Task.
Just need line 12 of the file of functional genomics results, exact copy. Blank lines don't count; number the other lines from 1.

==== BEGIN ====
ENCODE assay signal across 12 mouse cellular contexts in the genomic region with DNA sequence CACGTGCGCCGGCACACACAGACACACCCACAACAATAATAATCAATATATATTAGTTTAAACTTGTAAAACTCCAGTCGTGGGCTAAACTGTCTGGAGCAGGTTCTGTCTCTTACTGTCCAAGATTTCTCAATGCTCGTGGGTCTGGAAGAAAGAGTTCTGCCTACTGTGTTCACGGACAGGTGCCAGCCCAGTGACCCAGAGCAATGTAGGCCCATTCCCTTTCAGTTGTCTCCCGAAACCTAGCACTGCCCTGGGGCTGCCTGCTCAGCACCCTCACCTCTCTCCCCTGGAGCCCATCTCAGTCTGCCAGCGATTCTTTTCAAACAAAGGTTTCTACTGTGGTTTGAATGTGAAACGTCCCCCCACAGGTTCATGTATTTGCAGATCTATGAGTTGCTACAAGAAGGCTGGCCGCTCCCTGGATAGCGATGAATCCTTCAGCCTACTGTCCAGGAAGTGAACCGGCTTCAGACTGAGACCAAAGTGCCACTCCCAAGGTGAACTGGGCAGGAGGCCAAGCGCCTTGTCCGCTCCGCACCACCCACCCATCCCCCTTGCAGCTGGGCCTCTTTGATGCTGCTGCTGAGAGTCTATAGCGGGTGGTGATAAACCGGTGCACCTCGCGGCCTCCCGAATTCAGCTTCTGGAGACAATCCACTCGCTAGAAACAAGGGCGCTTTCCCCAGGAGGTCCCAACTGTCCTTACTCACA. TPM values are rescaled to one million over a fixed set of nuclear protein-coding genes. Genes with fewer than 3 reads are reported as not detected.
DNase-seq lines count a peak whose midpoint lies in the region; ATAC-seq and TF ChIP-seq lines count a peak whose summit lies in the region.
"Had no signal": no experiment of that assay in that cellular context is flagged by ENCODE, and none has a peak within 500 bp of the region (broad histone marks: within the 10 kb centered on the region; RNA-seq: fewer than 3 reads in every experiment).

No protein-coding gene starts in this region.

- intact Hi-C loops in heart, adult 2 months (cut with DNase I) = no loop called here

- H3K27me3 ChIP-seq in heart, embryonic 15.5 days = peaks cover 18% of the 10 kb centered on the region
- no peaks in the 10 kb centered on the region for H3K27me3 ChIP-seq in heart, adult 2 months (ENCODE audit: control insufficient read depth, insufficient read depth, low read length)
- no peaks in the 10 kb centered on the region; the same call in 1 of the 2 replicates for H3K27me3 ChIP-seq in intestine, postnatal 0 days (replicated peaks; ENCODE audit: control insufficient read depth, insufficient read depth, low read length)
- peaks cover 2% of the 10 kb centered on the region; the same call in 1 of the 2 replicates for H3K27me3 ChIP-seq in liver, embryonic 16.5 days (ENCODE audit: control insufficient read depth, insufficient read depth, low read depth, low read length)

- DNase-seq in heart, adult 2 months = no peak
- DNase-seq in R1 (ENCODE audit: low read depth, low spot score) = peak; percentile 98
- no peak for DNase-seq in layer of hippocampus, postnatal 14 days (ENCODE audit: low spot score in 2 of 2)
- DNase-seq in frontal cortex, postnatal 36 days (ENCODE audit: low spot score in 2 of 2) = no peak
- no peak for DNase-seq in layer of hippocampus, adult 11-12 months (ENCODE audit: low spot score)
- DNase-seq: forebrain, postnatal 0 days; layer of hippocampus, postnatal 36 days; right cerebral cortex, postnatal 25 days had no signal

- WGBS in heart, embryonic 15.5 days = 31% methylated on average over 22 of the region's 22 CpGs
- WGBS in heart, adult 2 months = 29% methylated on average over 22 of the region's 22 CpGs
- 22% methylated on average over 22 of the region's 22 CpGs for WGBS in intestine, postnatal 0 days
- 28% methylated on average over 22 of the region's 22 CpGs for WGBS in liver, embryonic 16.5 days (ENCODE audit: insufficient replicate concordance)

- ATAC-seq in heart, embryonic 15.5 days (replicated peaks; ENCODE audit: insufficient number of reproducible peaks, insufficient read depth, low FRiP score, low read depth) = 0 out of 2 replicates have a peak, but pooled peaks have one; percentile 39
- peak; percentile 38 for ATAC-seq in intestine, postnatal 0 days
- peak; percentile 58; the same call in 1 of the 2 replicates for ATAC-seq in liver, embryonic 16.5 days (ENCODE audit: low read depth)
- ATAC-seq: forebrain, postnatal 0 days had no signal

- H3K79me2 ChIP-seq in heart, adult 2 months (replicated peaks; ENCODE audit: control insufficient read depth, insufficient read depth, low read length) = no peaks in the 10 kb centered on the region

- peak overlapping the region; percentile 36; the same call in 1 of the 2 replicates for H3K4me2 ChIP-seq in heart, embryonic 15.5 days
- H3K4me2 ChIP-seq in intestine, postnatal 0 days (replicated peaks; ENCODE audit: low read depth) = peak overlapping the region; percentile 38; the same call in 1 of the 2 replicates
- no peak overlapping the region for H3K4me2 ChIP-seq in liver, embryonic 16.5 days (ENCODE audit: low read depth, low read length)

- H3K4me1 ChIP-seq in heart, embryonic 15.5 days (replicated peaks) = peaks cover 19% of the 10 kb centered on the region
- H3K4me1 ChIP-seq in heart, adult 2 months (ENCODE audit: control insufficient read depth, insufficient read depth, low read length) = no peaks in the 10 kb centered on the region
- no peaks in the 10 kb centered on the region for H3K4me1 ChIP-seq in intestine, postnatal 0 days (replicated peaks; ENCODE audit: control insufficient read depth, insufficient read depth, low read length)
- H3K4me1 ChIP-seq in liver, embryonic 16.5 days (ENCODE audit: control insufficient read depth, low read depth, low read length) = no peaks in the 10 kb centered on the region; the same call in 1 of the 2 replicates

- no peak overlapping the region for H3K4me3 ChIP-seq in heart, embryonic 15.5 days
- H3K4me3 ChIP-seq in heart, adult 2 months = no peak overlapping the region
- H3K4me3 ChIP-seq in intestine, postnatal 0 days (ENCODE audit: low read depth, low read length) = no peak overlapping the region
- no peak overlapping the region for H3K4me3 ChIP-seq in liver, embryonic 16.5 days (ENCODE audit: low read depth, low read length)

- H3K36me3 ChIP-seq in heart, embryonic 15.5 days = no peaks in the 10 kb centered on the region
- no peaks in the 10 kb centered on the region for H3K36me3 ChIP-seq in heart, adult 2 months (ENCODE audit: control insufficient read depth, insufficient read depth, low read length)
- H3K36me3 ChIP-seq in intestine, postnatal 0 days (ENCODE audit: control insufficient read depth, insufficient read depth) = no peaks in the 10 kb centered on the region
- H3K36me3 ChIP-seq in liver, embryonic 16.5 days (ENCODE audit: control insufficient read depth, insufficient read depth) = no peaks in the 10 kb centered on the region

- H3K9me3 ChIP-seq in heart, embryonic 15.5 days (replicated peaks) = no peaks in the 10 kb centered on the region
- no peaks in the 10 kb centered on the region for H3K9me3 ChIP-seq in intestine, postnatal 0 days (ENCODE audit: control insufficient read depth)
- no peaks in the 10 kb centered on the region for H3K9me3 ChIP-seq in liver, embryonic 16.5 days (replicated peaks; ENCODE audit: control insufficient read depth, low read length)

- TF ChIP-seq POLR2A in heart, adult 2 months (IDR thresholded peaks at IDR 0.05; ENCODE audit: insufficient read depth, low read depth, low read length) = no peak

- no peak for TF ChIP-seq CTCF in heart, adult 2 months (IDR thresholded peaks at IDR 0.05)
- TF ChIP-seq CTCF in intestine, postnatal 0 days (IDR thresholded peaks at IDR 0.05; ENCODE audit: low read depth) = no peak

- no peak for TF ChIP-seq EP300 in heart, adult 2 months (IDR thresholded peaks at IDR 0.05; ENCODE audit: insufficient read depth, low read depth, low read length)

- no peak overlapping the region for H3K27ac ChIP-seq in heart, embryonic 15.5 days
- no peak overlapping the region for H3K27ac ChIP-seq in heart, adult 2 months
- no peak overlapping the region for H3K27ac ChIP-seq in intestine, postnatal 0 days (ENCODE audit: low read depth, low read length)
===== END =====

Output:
- no peak for DNase-seq in layer of hippocampus, postnatal 14 days (ENCODE audit: low spot score in 2 of 2)